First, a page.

Observe that in the monetary steady state equilibrium above: \begin{align} \theta k > c_1 &\iff \theta k > (k^\alpha - k){\beta \over \beta +\Pi \phi} \\ & \iff \beta +\Pi \phi > \beta {k^\alpha - k \over \theta k} \\ & \iff \Pi > {\beta \over \phi \theta}(k^{\alpha-1}-1) - {\beta \over \phi} \end{align} And \(k^{\alpha-1} = {1 \over \alpha}\left[ { {1-\theta \Pi \over \beta }} +\theta -1 + \delta \right]\), so \begin{align} \theta k > c_1 &\iff \Pi > {\beta \over \phi \theta}({1 \over \alpha}\left[ { {1-\theta \Pi \over \beta }} +\theta -1 + \delta \right]-1) - {\beta \over \phi} \\ &\iff \Pi + {\Pi \over \alpha\theta} > {\beta \over \phi \theta}({1 \over \alpha}\left[ { {1 \over \beta }} +\theta -1 + \delta \right]-1) - {\beta \over \phi} \\ &\iff \Pi > {\alpha\theta \over \alpha\theta +1}\left[{\beta \over \phi \theta}({1 \over \alpha}\left[ { {1 \over \beta }} +\theta -1 + \delta \right]-1) - {\beta \over \phi}\right] \equiv \bar{\Pi} \\ \end{align} Therefore if \(\pi > \bar{\Pi} - 1 \), then \(c_1 - \theta k < 0\).

Recall from above that if \(c_1 - \theta k < 0\), then the CIA is nonbinding, and so it cannot be that \(c_1 - \theta k < 0\) in a Case 1 equilibrium. Thus if \(\pi>\bar{\Pi} - 1\), the optimum must be attained in a Case 2 equilibrium, in which case there is a nonmonetary steady state in which the price of money is zero.

Show that below the critical threshold, comparing steady states, comparing steady states, the capital output ratio rises as the growth rate of money rises.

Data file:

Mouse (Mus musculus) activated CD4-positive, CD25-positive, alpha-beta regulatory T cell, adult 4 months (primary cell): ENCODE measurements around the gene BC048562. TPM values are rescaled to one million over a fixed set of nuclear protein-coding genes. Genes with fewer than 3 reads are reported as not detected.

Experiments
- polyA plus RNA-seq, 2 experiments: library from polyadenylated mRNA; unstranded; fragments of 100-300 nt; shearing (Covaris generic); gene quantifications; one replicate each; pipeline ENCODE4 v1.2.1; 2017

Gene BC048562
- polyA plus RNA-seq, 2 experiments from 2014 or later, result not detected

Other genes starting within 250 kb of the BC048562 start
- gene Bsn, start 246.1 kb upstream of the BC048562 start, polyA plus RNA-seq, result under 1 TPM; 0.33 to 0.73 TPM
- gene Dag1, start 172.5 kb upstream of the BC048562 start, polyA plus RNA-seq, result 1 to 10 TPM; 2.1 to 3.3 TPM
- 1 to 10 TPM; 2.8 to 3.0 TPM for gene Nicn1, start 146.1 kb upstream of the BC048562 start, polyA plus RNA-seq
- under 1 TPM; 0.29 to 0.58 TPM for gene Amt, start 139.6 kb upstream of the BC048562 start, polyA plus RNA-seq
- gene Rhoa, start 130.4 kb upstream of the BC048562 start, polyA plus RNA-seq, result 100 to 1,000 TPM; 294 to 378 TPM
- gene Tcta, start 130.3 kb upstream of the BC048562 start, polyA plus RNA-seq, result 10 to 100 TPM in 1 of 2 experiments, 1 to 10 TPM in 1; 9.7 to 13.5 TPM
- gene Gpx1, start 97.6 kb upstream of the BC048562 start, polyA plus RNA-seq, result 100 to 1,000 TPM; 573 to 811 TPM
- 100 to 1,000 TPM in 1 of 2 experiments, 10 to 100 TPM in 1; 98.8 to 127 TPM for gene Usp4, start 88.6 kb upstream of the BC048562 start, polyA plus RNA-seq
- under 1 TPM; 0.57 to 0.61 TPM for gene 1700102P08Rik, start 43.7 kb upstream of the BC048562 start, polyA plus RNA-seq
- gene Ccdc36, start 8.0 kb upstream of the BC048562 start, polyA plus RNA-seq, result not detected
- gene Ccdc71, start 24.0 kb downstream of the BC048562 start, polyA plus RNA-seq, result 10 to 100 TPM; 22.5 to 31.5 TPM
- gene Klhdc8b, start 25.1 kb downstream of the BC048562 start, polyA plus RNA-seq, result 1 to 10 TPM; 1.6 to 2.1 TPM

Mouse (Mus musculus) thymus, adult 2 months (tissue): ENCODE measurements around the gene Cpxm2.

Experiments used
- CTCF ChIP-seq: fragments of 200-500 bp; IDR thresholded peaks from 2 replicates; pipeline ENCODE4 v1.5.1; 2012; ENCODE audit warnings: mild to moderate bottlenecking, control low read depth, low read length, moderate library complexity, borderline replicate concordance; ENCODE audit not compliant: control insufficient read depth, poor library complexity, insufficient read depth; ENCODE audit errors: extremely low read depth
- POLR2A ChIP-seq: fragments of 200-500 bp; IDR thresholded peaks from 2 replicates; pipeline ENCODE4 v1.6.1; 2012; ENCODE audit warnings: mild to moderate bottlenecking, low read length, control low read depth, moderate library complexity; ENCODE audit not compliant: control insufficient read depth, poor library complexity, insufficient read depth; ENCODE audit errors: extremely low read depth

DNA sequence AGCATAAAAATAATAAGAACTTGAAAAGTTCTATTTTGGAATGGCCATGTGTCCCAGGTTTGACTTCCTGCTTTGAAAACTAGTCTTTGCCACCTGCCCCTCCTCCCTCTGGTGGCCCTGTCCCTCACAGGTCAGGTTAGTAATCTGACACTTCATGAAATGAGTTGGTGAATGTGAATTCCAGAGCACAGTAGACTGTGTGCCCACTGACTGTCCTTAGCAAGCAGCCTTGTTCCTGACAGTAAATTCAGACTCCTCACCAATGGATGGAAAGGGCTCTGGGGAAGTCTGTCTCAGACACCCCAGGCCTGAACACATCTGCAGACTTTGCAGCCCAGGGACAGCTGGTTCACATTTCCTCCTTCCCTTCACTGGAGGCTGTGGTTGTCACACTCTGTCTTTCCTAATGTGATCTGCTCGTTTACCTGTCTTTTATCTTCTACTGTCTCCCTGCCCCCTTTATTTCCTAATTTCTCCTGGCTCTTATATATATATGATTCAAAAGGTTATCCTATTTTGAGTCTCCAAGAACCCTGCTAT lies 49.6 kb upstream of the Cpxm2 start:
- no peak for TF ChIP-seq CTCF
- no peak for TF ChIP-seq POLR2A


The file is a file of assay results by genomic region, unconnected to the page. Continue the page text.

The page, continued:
In a monetary steady state, the level of capital is given by: \[k = \left({1 \over \alpha}\left[ { {1-\theta \Pi \over \beta }} +\theta -1 + \delta \right]\right)^{1 \over \alpha - 1}\] This is a decreasing function of \(\Pi\). And capital output ratio is \[{k \over k^\alpha} = k^{1-\alpha}= \left({1 \over \alpha}\left[ { {1-\theta \Pi \over \beta }} +\theta -1 + \delta \right]\right)^{-1}\] This is a decreasing function of \Pi, as that term will now be a negative in the denominator.

Do your results imply that the Friedman Rule is not optimal in this economy?
The Friedman Rule is optimal.
The Friedman Rule:
The net nominal interest rate should be set to zero, to alleviate the frictions induced by inflation. Equivalently, the gross nominal interest rate should be 1.
In this economy, it is hepful to note that the nominal interest rate is equal to the real interest rate times the change in price levels: \(R_t \Pi\)

The social optimization problem for this economy is:

\[\max_{} \sum_{t=0}^\infty \beta^t (\log c_{1t}+\phi \log c_{2t})\] such that: \[\bar{k_0}=k_0\] and for all \(t\geq 0:\) \begin{align} c_{1t}\geq 0,\; c_{2t}&\geq 0,\; k_{t+1}\geq 0,\; &\;\; \condition{Non-Negativity}\\ c_{1t} + c_{2t} + k_{t+1} &= k_t^\alpha + (1-\delta) k_t &\;\; \condition{RC}\\ \end{align}

The First order conditions for the above problem imply that \( c_{2t}=\phi c_{1t}\). Compare this to the Euler condition from the steady-state monetary competitive equilibrium above, where \(c_{2t}={\phi \Pi\over \beta}c_{1t}\). For the competitive equilibrium to attain a social optimum, it must be then that \(\Pi = \beta\).

And also from the competive equilibrium, \begin{align} R_t &= 1-\delta + r_t\\ &= 1-\delta + \alpha k^{\alpha-1} \\ &= (1-\theta \Pi){ {1 \over \beta }} +\theta\\ & = (1-\theta \beta){ {1 \over \beta }} +\theta \\ & = {1 - \theta \beta + \theta\beta \over \beta} = {1\over \beta} \end{align}

So in this economy, the optimal policy will set \(R\Pi={\beta\over\beta}=1\), and the Friedman Rule holds.